Hewlett Packard acquired Autonomy, a software company, in 2012 for $11.1 billion. It subsequently claimed that the defendants, Mike Lynch (the former CEO of Autonomy) and Susovan Tareque Hussain (the former chief financial officer of Autonomy), dishonestly and deliberately mispresented Autonomy's financial performance and that as a result it was deceived into paying more for the company than it was worth. The claimants alleged that information was published to the market which was known by the defendants to be false. They are claiming US$5 billion in damages.
The fraud claims in respect of the acquisition were brought (by different entities within the HP group) under the following legal heads:
FSMA By far the largest of the claims was a claim under Schedule 10A of FSMA. Schedule 10A imposes liability on an issuer of securities for misleading statements or omissions in published information, but only if a person discharging managerial responsibilities at the issuer (a PDMR) knew that, or was reckless as to whether, the statement was untrue or misleading, or knew the omission to be a dishonest concealment of a material fact. In this case, HP alleged Autonomy was liable in respect of statements or omissions in its published information on which the investor, here the bid vehicle incorporated by HP to acquire Autonomy (Bidco), relied when making an investment decision.
Deceit / fraudulent misrepresentation These claims were based on the personal liability of the defendants (rather than of Autonomy). The representations relied upon include confirmations of the accuracy of statements in Autonomy's published information which were made in the course of negotiations of the takeover.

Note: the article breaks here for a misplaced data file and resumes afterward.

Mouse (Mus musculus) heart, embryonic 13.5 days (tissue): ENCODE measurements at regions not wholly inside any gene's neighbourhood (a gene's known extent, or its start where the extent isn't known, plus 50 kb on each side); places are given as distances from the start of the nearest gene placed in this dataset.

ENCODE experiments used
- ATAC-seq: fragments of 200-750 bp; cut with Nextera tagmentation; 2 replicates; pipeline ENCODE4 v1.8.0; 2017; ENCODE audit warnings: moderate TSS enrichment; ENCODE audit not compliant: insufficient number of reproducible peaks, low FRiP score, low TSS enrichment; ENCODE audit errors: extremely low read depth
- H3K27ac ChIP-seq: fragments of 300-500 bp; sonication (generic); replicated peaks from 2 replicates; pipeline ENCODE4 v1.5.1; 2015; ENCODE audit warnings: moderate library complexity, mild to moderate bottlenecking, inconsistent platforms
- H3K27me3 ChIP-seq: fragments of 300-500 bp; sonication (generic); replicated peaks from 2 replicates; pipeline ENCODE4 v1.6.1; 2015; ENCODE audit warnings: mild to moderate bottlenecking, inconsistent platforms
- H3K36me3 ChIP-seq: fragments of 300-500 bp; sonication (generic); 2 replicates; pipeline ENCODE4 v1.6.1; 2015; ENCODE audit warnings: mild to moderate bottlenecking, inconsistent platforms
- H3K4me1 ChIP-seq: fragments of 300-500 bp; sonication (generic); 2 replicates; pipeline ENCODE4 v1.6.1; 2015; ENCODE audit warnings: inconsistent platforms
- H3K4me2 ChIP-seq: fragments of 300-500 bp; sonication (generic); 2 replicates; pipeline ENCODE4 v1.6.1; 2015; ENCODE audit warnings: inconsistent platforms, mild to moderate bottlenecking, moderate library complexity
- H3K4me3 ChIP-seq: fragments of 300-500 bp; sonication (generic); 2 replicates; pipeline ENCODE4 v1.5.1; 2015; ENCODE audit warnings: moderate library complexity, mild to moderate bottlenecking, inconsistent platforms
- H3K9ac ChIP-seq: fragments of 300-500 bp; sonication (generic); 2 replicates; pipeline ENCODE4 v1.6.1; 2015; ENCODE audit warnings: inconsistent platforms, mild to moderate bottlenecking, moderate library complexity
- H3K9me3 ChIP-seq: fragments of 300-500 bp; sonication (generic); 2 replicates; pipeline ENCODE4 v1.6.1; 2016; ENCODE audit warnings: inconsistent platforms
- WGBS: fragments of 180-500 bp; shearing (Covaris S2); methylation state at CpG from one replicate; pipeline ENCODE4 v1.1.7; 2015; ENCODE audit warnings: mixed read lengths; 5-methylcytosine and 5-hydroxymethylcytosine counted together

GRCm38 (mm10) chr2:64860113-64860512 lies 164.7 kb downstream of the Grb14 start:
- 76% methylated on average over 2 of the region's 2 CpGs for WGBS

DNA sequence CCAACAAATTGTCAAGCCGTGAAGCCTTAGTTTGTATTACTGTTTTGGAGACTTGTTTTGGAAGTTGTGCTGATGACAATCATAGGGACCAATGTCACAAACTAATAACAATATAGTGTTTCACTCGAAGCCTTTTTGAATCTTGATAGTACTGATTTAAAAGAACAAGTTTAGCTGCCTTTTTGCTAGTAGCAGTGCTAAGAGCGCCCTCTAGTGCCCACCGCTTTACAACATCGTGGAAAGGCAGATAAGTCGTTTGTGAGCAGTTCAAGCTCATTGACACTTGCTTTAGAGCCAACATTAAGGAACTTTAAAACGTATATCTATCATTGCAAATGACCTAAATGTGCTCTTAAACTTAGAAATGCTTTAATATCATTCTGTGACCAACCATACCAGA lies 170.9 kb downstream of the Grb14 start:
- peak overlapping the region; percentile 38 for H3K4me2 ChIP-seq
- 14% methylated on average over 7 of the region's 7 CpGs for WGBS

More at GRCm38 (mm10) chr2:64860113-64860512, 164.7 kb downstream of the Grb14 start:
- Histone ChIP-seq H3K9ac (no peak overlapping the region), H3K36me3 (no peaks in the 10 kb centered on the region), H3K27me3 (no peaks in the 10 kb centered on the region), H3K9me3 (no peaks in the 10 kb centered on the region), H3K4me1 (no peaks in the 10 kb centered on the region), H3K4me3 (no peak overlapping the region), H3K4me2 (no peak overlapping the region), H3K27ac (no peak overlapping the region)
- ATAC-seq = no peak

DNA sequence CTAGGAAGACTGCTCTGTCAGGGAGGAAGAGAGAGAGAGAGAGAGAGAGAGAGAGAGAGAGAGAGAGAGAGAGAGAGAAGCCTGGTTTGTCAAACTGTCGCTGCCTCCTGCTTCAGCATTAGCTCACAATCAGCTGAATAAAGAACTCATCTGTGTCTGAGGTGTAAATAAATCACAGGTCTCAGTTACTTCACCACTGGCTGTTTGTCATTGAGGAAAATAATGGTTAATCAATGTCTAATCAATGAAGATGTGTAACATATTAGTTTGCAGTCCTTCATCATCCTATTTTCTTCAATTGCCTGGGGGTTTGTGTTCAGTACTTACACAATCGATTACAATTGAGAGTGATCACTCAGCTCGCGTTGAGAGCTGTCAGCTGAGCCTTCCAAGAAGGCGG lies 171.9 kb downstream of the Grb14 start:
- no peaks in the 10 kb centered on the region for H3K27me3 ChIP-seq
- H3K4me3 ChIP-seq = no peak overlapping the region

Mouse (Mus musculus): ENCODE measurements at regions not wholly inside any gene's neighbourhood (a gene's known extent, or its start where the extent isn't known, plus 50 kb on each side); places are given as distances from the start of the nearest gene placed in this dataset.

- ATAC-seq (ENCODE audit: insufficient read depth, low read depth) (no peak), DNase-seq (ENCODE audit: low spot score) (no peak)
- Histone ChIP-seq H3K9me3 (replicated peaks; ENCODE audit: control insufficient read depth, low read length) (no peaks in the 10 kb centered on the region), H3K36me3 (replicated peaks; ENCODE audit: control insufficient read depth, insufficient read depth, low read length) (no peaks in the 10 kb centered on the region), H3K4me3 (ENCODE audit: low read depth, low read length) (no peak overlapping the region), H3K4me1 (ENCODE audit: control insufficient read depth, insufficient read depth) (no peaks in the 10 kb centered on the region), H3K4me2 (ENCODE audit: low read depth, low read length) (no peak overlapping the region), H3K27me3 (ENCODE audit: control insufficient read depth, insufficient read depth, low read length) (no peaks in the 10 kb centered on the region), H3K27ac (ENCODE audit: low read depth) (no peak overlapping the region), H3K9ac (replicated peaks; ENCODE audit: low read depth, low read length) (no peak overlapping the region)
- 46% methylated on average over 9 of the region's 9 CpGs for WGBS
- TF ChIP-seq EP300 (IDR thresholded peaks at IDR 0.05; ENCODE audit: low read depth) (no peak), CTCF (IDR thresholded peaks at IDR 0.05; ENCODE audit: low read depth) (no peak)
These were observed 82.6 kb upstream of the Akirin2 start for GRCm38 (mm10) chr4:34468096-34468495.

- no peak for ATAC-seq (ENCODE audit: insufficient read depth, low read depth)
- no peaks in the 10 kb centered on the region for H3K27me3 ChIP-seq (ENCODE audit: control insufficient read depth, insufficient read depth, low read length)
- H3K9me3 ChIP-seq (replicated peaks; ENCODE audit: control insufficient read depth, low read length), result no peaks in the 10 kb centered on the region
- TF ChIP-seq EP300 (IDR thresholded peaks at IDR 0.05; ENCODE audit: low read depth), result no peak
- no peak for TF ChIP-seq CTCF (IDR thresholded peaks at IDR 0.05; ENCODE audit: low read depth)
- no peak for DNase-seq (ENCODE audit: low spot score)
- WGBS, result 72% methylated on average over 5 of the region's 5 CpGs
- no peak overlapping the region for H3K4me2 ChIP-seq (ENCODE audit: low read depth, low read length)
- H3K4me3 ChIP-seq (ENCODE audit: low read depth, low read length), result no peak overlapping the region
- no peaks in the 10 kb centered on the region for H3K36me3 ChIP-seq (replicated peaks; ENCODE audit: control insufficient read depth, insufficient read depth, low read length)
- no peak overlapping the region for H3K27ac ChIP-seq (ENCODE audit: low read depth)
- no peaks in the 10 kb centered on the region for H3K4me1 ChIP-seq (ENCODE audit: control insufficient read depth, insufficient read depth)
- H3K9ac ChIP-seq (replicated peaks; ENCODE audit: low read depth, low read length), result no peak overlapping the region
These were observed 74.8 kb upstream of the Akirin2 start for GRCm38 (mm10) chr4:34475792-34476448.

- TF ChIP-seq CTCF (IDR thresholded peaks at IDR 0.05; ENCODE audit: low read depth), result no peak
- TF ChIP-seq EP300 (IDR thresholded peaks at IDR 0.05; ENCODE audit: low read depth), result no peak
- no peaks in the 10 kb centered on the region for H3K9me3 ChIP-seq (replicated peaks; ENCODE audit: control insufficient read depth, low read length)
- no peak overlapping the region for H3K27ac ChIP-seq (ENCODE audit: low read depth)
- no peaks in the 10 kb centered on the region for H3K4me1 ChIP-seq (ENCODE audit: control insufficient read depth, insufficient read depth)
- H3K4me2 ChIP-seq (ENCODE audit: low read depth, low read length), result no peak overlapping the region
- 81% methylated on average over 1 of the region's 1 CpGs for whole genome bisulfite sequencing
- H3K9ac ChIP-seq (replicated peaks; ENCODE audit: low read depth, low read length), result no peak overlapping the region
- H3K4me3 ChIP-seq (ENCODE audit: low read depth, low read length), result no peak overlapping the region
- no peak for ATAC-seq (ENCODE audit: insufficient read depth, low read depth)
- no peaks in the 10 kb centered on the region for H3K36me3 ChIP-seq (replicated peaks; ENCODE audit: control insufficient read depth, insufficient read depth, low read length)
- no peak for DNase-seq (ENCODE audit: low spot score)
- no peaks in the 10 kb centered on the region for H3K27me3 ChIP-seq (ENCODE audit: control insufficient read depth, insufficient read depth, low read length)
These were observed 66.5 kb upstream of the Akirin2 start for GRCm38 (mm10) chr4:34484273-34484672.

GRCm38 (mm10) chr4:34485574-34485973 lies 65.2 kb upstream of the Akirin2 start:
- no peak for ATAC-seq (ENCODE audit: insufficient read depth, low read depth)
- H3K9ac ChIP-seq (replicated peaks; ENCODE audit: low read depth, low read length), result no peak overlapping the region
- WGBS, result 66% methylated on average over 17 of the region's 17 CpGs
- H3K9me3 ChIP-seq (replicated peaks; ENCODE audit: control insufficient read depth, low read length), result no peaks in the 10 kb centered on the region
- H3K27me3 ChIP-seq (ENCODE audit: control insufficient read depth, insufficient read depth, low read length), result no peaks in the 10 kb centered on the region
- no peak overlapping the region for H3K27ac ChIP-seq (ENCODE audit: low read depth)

The specific allegations related to six areas within Autonomy's business and accounting. On all but one of those six areas, the judge concluded that the claimants had made out (to the extent that they were alleged in respect of that area) the FSMA claim and the common law / Misrepresentation Act claims.
This judgment is limited to the issue of liability. A separate judgment on the quantum of damages will be delivered at a later date. However, the judge has indicated that he anticipates that, although substantial, it will be considerably less than the $5 billion claimed.
It has been reported that Mr Lynch intends to seek permission to appeal.
D. Capital markets
1. Treasury response on the UK Prospectus Review
The Treasury published a response on the UK Prospectus Review in March 2022, setting out its policy approach to reforming the UK's prospectus regime, in the biggest shake up since 2005.
One of Lord Hill's other recommendations was an overhaul of the prospectus regime, in particular for further issuances by companies that are already listed. The Treasury published an initial consultation in July 2021 on fundamental reforms to the rules governing when a prospectus must be published, and what should be in a prospectus when an issuer is required to publish one. It has now published its policy approach, stating its intention to proceed with the reforms broadly as proposed.
The key features of the policy approach are: